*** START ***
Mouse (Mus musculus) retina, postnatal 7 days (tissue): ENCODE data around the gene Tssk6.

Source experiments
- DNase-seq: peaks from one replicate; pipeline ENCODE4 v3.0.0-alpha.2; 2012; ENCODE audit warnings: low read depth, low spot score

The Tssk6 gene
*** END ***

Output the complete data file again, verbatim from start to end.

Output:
Mouse (Mus musculus) retina, postnatal 7 days (tissue): ENCODE data around the gene Tssk6.

Source experiments
- DNase-seq: peaks from one replicate; pipeline ENCODE4 v3.0.0-alpha.2; 2012; ENCODE audit warnings: low read depth, low spot score

The Tssk6 gene